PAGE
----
Because this project is still in heavy development, this documentation tries to follow the development branch & not the latest release. This means that the documentation might not be relevant anymore for the latest release.
Vieter consists of two main parts, namely an implementation of an Arch repository server & a scheduling system to periodically build Pacman packages & publish them to a repository.
While I mention Vieter being an “Arch” repository server, it works with any distribution that uses Pacman as the package manager. I do recommend using a base docker image for your distribution if you wish to use the build system as well.
Vieter is my personal solution to a problem I’ve been facing for months: extremely long AUR package build times. I run EndeavourOS on both my laptops, one of which being a rather old MacBook Air. I really like being a beta-tester for projects & run development builds for multiple packages (nheko, newsflash…). Because of this, I have to regularly re-build these packages in order to stay up to date with development. However, these builds can take a really long time on the old MacBook. This project is a solution to that problem: instead of building the packages locally, I can build them automatically in the cloud & just download them whenever I update my system! Thanks to this solution, I’m able to shave 10-15 minutes off my update times, just from not having to compile everything every time there’s an update.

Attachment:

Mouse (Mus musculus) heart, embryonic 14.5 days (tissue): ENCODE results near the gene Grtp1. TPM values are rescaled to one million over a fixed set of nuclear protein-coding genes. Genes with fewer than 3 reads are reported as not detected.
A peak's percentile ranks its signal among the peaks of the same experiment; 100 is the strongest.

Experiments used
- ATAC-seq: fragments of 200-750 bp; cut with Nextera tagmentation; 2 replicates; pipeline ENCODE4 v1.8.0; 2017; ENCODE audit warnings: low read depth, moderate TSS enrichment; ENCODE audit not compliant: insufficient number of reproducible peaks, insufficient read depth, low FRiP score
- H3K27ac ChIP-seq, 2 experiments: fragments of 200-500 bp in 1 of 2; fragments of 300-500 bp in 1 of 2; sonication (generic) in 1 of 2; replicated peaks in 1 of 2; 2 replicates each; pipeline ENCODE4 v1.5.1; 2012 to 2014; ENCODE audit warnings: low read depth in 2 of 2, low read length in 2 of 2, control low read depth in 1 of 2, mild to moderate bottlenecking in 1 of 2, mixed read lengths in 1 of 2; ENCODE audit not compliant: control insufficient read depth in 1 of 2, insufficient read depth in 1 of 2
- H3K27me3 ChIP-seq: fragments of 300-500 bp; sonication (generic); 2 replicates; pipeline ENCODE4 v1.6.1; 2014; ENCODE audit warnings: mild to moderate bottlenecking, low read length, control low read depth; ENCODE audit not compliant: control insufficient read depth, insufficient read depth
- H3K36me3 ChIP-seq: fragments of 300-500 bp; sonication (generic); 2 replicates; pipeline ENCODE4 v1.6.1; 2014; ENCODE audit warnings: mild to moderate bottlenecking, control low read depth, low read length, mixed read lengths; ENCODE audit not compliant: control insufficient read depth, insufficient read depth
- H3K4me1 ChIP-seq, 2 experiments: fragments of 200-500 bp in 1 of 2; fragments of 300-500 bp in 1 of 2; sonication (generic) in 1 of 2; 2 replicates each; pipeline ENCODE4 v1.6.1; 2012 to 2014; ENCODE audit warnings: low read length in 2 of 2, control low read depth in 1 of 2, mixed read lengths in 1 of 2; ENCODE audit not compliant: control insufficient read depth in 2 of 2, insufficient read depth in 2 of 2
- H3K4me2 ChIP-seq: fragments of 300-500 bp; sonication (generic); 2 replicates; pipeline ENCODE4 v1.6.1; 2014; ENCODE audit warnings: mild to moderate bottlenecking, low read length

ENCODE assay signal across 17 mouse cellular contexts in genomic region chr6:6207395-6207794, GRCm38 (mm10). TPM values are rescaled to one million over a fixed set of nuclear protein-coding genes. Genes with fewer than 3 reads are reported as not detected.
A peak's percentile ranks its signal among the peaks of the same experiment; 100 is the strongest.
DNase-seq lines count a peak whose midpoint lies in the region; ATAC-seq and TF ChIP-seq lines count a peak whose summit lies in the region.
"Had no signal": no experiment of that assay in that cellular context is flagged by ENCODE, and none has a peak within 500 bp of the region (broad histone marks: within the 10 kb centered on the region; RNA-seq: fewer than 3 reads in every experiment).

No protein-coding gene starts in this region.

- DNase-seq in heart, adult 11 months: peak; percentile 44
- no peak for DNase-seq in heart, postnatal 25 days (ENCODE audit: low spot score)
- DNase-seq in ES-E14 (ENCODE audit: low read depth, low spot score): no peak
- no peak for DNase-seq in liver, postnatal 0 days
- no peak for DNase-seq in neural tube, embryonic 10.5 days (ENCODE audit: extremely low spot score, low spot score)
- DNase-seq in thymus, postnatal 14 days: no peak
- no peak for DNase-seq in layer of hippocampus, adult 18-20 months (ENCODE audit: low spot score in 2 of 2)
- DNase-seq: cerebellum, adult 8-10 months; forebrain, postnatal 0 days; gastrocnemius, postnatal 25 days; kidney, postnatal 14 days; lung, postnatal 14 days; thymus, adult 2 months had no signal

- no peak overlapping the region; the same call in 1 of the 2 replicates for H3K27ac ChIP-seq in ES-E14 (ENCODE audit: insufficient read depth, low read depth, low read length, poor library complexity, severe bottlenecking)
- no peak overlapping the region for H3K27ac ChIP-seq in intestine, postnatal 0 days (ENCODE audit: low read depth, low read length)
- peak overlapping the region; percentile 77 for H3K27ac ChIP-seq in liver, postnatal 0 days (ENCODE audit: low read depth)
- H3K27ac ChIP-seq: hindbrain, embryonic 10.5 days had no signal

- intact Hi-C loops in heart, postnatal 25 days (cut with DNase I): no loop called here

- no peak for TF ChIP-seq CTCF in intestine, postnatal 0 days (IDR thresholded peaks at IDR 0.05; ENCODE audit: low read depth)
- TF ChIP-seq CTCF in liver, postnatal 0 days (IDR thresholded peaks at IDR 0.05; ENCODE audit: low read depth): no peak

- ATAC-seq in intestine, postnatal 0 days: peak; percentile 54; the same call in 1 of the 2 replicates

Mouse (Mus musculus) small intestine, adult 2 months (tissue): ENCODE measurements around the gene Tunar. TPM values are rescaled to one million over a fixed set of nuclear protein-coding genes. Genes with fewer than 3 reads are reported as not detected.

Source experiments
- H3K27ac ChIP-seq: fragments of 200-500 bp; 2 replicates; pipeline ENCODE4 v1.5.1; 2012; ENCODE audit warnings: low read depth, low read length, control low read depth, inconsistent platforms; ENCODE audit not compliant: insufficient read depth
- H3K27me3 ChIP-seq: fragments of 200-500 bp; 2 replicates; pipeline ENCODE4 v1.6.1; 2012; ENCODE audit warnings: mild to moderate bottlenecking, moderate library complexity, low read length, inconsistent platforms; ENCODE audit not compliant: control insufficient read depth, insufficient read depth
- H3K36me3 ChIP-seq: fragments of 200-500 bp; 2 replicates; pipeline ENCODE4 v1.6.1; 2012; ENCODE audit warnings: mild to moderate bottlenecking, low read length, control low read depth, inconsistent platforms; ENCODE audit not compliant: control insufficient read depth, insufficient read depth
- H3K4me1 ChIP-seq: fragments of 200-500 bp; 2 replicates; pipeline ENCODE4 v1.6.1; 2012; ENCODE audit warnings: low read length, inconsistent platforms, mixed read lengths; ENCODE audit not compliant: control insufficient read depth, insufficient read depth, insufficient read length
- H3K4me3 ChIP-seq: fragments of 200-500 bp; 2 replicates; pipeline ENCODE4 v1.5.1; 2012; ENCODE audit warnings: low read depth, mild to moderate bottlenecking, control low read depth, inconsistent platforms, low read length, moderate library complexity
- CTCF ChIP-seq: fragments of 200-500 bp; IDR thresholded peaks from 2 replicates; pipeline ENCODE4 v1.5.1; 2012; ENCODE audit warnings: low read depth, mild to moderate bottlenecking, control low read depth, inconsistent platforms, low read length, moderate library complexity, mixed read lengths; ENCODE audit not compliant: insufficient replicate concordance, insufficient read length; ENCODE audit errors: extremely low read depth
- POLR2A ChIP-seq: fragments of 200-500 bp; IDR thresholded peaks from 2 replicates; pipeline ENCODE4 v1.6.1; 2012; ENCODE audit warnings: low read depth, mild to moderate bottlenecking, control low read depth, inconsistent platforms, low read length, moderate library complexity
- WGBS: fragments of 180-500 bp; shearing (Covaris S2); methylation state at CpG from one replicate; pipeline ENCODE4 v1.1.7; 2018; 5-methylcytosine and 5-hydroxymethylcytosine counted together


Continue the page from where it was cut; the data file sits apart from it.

Besides this, it’s also just really useful to have a repository server that you control & can upload your own packages to. For example, I package my st terminal using a CI pipeline & upload it to my repository!
Why V? #
I had been interested in learning V for a couple of months ever since I stumbled upon it by accident. It looked like a promising language & turned out to be very fun to use! It’s fast & easy to learn, & it’s a nice contrast with my usual Rust-based projects, which tend to get quite complex.
I recommend checking out their homepage!
What’s with the name? #
Before deciding to write this project in V, I wrote a prototype in Python, called Pieter. The name Pieter came from Pieter Post, the Dutch name for Postname Pat. The idea was that the server “delivered packages”, & a good friend of mine suggested the name. When I decided to switch over to Vieter, I changed the P (for Python) to a V, it seemed fitting.